Often times, when people think or talk about weddings, its of the bride. Sometimes it seems that the groom is left out. So we wanted to show the wedding day story from the grooms perspective. Below you will find the 1st of a 3 part grooms story. Come back tomorrow and Thursday to read the rest of the saga!
There I was in the mirror; all decked out in a rented tuxedo, shiny cuff-links and all. I’ve never understood the point of fancy cuff-links, or of cuff-links in general for that matter. At no time have I said to my self “Self, if only there were some way to link these two sides of my cuff together” and not immediately realized that there was a button designed for that exact purpose right there on the cuff already.
I was alone in the little dressing room beneath the non-denominational chapel we’d chosen for the wedding ceremony. I’m not sure where everyone was, but I had been instructed to remain in the dressing room for fear of laying eyes on my bride-to-be before the big reveal. I wasn’t as excited as I expected to be; more relieved that all the preparations were done.
My fiancee Jenny and I had agreed at the onset of our engagement that we would both prefer something relatively simple and low-stress, but that had not turned out to be the case. In fact you might say that it turned out to be exactly the opposite of the case. As the date approached she had become incredibly stressed out about the minutia of every aspect of the day to the point where the day before the wedding, the idea of jumping ship and running away to Mexico was starting to sound really good.
I hadn’t run away to Mexico, obviously, but the option still loomed.
We chose to have our reception at our house, which in hindsight wasn’t a great idea. I’d powered through the exhaustive preparations with as much poise as I could muster. We spent a really long time looking at pictures of cakes before selecting one. We selected the perfect bit of music to play during the walk down, and the subsequent walk back up, the isle. We agonized over color schemes and font choices and proper wording for invites, each of which needed a ribbon to be tied a certain way. We spent a lot of energy on meticulously crafted center pieces with bedazzled floating candles and little gelatinous water-beads. We cleaned the house until the vacuum cleaner became an extension of my will. We arranged for the food to be catered. We spent exorbitant amounts of money.
We picked up a hundred chairs that weren’t good enough, dropped off of those chairs and picked up different ones from a different place, all with a rented U-Haul that had to be out of the driveway before the reception. I drove all over town looking for an unguarded dumpster to ditch a couple of bags of trash that couldn’t be seen laying around. I really was doing my best to be helpful. Despite all that, every time my bride-to-be looked at me, I got the stink-eye. A lot of stink-eye.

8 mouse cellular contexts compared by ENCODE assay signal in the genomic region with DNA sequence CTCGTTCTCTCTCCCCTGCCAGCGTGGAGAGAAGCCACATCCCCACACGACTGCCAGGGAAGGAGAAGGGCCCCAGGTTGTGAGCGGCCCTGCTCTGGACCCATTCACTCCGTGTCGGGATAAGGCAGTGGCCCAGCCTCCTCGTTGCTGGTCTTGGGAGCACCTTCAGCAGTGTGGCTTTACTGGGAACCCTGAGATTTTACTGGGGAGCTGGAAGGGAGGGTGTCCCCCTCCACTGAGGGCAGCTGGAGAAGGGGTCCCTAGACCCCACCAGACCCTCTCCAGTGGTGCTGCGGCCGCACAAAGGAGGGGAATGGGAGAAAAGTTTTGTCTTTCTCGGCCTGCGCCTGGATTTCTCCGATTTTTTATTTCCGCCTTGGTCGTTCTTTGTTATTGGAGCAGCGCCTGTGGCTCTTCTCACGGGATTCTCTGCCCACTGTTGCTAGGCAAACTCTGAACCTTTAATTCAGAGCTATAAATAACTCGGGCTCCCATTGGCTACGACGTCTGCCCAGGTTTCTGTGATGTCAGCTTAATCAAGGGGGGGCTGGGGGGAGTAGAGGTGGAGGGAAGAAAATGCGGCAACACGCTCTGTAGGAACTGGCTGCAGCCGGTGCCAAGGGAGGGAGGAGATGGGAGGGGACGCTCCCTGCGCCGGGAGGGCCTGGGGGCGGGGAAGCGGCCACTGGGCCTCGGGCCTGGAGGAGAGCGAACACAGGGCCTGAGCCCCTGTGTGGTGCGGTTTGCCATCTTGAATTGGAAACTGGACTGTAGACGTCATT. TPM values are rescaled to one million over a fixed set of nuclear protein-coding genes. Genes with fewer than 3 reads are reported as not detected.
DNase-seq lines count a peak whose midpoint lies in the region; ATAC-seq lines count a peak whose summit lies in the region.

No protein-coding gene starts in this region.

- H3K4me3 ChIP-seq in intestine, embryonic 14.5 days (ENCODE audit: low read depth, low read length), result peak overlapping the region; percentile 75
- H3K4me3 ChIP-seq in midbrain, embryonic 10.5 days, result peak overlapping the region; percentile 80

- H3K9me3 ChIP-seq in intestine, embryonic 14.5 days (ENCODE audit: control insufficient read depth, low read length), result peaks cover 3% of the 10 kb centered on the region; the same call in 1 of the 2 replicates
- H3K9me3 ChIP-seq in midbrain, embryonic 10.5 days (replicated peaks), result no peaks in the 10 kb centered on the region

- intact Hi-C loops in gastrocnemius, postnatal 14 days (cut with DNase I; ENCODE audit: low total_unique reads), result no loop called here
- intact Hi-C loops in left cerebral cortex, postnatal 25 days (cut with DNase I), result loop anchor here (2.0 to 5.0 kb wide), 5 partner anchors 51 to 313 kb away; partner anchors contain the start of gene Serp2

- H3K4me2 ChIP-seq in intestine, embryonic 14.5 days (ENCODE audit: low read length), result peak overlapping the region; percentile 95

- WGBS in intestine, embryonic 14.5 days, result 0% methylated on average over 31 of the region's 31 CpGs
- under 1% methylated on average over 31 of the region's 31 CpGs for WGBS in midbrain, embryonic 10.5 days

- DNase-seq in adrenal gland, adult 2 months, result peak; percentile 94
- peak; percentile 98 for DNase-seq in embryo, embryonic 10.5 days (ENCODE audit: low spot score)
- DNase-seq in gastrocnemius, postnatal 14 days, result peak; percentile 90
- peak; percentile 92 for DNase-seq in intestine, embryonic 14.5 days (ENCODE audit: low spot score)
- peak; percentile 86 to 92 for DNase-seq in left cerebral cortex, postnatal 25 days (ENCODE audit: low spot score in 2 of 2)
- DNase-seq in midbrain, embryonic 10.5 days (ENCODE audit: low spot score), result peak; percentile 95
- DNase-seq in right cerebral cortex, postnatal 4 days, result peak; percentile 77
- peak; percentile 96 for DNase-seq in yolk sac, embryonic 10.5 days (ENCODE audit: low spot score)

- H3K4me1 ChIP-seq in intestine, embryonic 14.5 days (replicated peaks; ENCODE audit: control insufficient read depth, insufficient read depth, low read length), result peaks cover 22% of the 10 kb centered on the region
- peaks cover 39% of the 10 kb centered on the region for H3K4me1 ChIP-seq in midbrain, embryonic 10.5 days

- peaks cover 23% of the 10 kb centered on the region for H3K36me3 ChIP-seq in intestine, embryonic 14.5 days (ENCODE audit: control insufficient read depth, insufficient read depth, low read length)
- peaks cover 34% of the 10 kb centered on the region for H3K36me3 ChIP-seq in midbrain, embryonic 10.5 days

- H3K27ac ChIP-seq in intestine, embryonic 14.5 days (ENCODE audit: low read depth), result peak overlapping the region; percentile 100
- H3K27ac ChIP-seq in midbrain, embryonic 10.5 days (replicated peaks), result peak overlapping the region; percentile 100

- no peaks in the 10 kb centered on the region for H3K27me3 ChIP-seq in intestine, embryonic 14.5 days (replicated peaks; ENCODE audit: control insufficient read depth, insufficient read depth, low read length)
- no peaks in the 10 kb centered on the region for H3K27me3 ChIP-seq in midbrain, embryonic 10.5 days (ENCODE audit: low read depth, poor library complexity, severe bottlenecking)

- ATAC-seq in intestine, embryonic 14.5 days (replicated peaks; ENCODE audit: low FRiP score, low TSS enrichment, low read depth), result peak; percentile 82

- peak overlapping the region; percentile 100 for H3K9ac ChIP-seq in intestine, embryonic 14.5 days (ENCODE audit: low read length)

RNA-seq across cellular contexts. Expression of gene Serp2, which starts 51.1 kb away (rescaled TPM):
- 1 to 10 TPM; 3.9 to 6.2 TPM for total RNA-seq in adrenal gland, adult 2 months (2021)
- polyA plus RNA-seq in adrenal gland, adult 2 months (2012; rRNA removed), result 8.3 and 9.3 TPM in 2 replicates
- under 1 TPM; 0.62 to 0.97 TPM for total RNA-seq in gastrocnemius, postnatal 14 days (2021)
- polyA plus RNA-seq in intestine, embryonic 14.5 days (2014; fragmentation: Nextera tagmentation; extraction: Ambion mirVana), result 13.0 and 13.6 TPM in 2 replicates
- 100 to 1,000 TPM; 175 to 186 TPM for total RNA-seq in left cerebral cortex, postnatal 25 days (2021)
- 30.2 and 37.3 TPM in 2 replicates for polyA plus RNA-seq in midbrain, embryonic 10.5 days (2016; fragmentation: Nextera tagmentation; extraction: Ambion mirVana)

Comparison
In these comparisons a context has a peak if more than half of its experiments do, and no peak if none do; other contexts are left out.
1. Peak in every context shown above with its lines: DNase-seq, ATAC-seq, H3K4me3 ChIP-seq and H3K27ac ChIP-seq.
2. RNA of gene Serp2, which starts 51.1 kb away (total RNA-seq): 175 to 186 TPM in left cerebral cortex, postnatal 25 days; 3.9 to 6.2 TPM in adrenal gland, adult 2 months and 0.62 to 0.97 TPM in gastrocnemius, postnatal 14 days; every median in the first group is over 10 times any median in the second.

I wasn’t thinking of enough things to be busy with. I wasn’t doing the things she wanted done fast enough. At one point she caught me not doing wedding preparations. I was in the backyard with her father, my father, Pat (the best man), his father, and a few other folks. We were playing with a scale-model medieval trebuchet and using it to chuck rocks over the fence. I think the only reason her head didn’t actually explode was that the energy was focused into lasers that fired out of her eyes and left scorch marks on the patio furniture. Even her parents gave me sympathetic looks.
Even in the worst of the thinly-veiled hostility being perpetrated in my direction, I managed to brush it off with the assurance that it was just pre-wedding stress and that it’s normal. I expected it to a certain extent thanks to a largely Hollywood-based frame of reference, but it still blew my mind to see it in real life. Wedding stress can do terrible things to a woman, evidently.
Suffice to say, I was pretty well sick of preparing for the wedding.
~ Zachary Wakefield
Zach Wakefield is a family man from Vermont with many interests including a variety of musical instruments, electronic engineering and inventing, medieval weaponry, and creative writing. He also manages a blog, aptly named ” Random Things to Read ” which he uses as a creative outlet or just a place to goof around with words. Zach has also published a lovely little illustrated story-poem entitled ” Rutkin ” (an equally, if not as obviously, apt name) which, as you’ll see if you click on the link there, is available on Amazon.